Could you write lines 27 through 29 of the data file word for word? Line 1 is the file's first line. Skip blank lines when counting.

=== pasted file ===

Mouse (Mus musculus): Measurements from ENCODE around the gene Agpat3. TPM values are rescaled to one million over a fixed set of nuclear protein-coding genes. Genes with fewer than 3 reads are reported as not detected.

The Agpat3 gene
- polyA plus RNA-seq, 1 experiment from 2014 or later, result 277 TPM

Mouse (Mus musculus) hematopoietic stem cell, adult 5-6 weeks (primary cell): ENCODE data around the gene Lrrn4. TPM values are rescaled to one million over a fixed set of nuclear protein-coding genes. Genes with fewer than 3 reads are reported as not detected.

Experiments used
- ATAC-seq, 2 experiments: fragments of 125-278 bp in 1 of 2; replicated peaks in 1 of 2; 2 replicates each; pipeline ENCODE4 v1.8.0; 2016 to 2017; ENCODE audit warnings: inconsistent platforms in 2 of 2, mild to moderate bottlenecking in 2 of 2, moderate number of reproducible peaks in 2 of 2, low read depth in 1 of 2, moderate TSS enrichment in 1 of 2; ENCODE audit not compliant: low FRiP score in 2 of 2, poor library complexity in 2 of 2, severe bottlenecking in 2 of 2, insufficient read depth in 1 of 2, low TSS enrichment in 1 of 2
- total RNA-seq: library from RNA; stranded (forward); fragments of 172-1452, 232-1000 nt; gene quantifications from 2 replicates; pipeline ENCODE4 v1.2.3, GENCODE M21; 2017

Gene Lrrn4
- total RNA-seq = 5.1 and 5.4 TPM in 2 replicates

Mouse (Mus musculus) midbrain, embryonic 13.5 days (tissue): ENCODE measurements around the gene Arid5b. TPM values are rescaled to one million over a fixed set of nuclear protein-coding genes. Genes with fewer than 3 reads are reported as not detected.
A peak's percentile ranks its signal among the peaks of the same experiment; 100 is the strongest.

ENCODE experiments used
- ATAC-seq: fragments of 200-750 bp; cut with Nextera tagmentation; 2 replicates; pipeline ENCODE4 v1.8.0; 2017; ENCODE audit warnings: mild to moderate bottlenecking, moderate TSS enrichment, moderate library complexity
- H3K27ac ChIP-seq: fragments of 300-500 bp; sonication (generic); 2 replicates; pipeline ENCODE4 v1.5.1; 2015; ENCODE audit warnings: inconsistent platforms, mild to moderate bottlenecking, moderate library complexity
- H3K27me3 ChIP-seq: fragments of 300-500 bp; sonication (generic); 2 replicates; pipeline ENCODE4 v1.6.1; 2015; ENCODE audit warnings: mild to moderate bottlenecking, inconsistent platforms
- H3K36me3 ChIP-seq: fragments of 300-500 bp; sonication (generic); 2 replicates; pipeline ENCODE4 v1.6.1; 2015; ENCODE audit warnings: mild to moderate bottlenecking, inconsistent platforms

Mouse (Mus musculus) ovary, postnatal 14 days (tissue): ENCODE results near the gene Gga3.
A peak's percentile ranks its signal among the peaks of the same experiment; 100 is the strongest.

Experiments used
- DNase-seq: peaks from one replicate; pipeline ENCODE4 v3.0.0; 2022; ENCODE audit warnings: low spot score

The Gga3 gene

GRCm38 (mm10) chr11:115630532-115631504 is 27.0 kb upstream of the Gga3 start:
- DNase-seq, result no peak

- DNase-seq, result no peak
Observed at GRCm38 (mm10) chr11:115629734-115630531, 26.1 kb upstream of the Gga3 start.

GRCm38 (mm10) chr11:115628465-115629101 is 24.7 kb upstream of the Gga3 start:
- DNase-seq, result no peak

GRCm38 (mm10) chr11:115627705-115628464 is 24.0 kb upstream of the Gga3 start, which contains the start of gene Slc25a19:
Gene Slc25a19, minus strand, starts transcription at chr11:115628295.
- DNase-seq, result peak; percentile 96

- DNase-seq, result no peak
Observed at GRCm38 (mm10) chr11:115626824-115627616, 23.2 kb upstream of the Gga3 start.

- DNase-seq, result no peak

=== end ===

- DNase-seq, result no peak

GRCm38 (mm10) chr11:115627705-115628464 is 24.0 kb upstream of the Gga3 start, which contains the start of gene Slc25a19:
Gene Slc25a19, minus strand, starts transcription at chr11:115628295.